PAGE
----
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"Sewers of the World, Unite!"


artchronika "Artchronika" #4-5 / 2001

monitor "Monitor" #4, 2001

"Vremya MN" newspaper, Moscow, March 17, #47/2001
"MK-Boulevard" newspaper, Moscow, June 4-10, 2001
"Komsomolskaya Pravda" newspaper, Moscow, #106, June 18-25, 2001
"Culture" newspaper, Moscow, June 7-13, #21/2001
"Evening Club"newspaper, Moscow, June 1-7, #21/2001
"Versija" newspaper, Moscow, June 5-11, #20/2001
"Evening Moscow" newspaper , Moscow, May 28, #97/2001
"Commersant - Weekly" newspaper, Moscow, June2, #95/2001
"Vojazh" magazine, Moscow, May, 2002
"Grafia" magazine, Krakow, 3(5)/2003


"ARTCHRONIKA" # 4-5 / 2001

Natalie Lamanova, Alexander Kholopov
Fine ARt Gallery/

The idea of creating an encyclopedia of sewer manholes as a field of spontaneous contemporary art is disarmingly obvious as well as surprisingly belated in its essence. It is hard to explain rationally why the theme never emerged on Moscow's art scene before. Magazine cartoonists have used as their favored motifs sewer grates and manhole hatches, with their regular visual structures, since about the early 20 century - at the dawn of European constructivism and geometric abstraction where they figured as anonymous self-styled doubles of Duchamp's "Pissoir". With time those grotesque Dada associations were enriched with yet another - paranoiac - context called forth by the birth of the "world web" accompanied, naturally, by the rumors of a "conspiracy". And the authors of this originally web project seized upon the chance to play in its title around the spectre of the alleged sinister plot. Though the link between the Marxist slogan and the sewer may have been also prompted by the mixed fortunes of the Internet whose image is neurotically distorted in the mass consciousness (and in some of its higher strata too). Next to the demonic nightmares imagined by the Orthodox Church technophobes and overexcited anti-globalists there is a sceptical, nearly medical, view of the Internet as a refuge for autistic people, perverts, grapho- and other maniacs, which is also deplorable, but less globalistic. Still, it was in the literal, underground, and not electronic sewers, that historical conspiracies were hatched: remember Eugene Sue with his Mysteres de Paris, Julio Cortazar with his strange characters vanishing in the Metro, or Umberto Echo's horrible mysteries lurking in those chtonic labyrinths. It may be the latest digital form of such conspiratorial discources and practices that finally lifted a ban on public demonstration of that esoteric part our troublesome culture.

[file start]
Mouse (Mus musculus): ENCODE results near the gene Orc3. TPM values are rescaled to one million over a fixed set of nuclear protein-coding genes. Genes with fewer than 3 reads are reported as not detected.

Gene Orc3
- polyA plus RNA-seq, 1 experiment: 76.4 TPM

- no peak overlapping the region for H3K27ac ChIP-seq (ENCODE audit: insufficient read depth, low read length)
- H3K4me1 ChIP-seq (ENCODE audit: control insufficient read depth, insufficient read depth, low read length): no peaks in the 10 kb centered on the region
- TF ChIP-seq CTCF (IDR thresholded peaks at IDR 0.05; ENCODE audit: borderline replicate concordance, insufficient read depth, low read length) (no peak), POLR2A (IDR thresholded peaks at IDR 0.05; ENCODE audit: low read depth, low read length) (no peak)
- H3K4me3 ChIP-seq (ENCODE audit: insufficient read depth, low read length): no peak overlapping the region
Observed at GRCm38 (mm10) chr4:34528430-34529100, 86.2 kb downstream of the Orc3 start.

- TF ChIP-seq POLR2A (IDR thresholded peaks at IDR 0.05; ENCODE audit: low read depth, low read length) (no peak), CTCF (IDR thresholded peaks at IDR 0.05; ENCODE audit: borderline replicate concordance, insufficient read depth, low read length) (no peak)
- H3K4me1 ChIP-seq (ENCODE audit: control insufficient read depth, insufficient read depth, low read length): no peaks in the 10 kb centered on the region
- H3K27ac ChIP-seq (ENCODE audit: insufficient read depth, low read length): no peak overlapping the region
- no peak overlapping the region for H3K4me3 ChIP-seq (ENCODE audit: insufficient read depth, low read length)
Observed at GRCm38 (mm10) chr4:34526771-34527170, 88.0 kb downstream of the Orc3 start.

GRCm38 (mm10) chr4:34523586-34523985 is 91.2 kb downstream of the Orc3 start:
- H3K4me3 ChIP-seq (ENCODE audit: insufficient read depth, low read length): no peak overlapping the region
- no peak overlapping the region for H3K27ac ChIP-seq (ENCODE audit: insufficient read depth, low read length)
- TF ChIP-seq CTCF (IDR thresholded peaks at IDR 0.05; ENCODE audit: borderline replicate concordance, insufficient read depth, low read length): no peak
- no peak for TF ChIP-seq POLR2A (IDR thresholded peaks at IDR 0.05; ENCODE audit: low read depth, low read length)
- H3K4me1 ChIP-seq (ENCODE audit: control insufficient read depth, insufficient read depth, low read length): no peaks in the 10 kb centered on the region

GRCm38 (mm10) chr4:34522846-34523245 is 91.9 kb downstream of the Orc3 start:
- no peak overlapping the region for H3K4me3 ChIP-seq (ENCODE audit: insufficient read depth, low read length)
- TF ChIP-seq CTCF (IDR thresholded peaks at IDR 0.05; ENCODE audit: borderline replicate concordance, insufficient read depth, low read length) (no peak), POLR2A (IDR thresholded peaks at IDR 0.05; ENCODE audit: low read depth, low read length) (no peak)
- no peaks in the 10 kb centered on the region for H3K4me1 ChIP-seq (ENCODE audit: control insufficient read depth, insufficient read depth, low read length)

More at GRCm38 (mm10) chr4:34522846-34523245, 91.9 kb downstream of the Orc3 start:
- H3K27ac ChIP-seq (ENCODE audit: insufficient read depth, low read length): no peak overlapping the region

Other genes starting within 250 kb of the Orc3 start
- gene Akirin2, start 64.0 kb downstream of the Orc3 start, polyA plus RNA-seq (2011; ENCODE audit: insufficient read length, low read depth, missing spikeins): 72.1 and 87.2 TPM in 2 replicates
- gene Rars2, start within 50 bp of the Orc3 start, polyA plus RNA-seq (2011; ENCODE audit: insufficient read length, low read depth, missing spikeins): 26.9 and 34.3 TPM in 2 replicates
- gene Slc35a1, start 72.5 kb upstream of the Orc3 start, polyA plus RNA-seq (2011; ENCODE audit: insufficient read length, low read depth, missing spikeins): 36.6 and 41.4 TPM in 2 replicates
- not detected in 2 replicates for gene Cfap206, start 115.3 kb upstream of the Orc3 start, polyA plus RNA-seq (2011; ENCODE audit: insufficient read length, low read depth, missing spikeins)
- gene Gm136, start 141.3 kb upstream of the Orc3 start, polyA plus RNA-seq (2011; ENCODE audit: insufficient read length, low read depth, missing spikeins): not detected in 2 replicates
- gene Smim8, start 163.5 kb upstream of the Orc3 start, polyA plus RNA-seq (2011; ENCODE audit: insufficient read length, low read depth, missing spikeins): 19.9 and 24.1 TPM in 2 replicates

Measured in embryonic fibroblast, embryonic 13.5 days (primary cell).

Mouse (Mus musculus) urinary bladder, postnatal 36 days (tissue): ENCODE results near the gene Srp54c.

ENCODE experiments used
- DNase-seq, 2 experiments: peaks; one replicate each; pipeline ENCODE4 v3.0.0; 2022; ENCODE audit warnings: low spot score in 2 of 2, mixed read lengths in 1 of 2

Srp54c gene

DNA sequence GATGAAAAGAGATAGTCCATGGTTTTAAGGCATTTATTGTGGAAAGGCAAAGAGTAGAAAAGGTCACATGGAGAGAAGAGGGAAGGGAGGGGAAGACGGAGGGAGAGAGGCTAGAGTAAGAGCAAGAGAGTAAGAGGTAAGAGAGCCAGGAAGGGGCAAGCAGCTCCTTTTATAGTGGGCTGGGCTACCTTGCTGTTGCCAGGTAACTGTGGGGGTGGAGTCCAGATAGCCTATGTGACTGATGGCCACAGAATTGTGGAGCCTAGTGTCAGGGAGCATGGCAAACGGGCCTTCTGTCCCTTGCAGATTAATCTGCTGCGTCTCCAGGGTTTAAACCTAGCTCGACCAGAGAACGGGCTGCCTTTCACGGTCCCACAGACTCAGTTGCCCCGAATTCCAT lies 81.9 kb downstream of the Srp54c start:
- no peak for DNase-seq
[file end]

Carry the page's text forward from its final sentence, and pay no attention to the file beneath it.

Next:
Sergei Epikhin   



"MONITOR" #4, 2001



The sewage project by Natalia Lamanova and Alexander Kholopov started with their idea of a birhtday present (a manhole cover with the jubilant's name cast across is surely a splendid present to give to your ex-prof). Now the project seems to be getting a lifetime status. To begin with, Lamanova and Kholopov launched it on the web: everyone can add to their collection by sending his own photo of a manhole cover or a sewage grill. The result? This May, when the project finished its first year, they received Picture Number One Thousand. Now the two online collectors can provide the rest of the world with visuals of sewage craftsmanship of Norway, Germany, Hungary, USA, Russia, Great Britain, France - not to mention Albanian rarities, and further on around the globe. "The idea that Internet was the first ever global network seems rather arguable, - claim Lamanova and Kholopov. - The sewage network emerged much earlier, and isn't it really global? Just consider the oceans accepting every waste product of human civilization in their waters, and thus connecting sewage networks of different continents." And on top of that, add the third, no less global network: graphic images of most interesting manhole covers placed on postage stamps, published by Lamanova and Kholopov as (unfortunately) too limited editions. Meantime, while they are searching for contours and ethnic features of this supposedly primary world wide web quite unexpectedly, they project is beginning to develop into another direction as well. The "utilitarian" part of collection, representing the examples of world's sewage design is now supplemented with the "authors'" part featuring unique pieces of world's sewage art. Among the artists enriching the collection with their own versions of manhole covers, one can find Michele Brody, Craig Parsell, Konstantin Khudiakov, Boris Markovnikov, Edouard Gorokhovski, Nikolai Nasedkin, and others.